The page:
Fashion czar Roberto Cavalli spreads his cult of personality into ever-widening spheres
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A lot of us would like to have Roberto Cavalli’s way with women. The Italian fashion designer, known for exuberant prints and suggestive cuts, is not only married to a Miss Universe runner-up and chummy with the many stunning celebrities he dresses, but apparently ladies are willing to accept, and even embrace his enjoyment of cigar smoking. The morning of the debut in New York City of the designer’s collection created especially for H&M stores, Cavalli arrived to a line of women that stretched around the block, some of whom had spent the night in sleeping bags to be the first admitted. Before entering the store, he deposited the cigar he was smoking in the gutter. One of his followers had the presence of mind to snatch it up and preserve it in a Ziploc bag. That cigar butt later appeared on eBay and fetched a price of $150.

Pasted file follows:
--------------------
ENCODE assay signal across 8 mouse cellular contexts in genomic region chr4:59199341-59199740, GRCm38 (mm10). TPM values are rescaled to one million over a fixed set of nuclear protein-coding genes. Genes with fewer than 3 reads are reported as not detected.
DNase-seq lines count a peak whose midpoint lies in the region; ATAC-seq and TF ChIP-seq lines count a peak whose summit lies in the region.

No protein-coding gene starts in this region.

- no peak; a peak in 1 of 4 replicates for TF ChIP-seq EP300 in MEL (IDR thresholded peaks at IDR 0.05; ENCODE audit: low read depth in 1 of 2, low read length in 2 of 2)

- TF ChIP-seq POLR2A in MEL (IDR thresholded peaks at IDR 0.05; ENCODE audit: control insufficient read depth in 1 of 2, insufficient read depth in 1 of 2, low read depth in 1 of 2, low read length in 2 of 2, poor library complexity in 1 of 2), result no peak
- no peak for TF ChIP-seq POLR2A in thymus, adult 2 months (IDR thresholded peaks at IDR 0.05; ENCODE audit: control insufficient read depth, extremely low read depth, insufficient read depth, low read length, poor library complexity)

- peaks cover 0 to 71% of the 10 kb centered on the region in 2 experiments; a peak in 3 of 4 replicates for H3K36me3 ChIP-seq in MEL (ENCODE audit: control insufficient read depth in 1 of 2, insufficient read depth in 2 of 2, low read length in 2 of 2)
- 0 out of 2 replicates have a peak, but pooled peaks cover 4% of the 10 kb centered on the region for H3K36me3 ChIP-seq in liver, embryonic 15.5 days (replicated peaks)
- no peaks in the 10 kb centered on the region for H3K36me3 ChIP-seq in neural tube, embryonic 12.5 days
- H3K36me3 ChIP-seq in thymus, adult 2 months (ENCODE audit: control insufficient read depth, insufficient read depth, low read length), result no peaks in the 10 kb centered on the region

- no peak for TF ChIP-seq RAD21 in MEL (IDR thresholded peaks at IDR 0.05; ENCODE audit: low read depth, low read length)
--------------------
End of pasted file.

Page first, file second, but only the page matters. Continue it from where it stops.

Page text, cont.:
Inspiring smoking tolerance aside, Cavalli can also be credited with convincing women to rediscover sartorial color and sexuality after the long, dark period of all-black dressing that began in the 1980s. His Cavalli look, with its return to femininity, struck a chord with such lovelies as Halle Berry, Charlize Theron, Gwyneth Paltrow, Beyoncé Knowles, Jennifer Lopez, Sharon Stone and Mischa Barton, evidently drawn by his philosophy that “a dress can change your life.” Perhaps more to the point the designer seems to understand, as Jessica Simpson put it, “what a man wants,” an appreciation sorely missing in so many designer lines that seem to be designed for making an impression at the fashion show, while ignoring the mundane precept of appealing to the opposite sex. At any rate, he has developed a cult of personality that has spread beyond the runway.
Pressed to share his secrets on the fairer sex, the 67-year-old demurs that it was only later in life that he developed this way with women. He does offer, however, that “I make women understand they should feel more
important with femininity, more confident. That is the best part of a woman. They start to love my fashion that brings out their own personality.”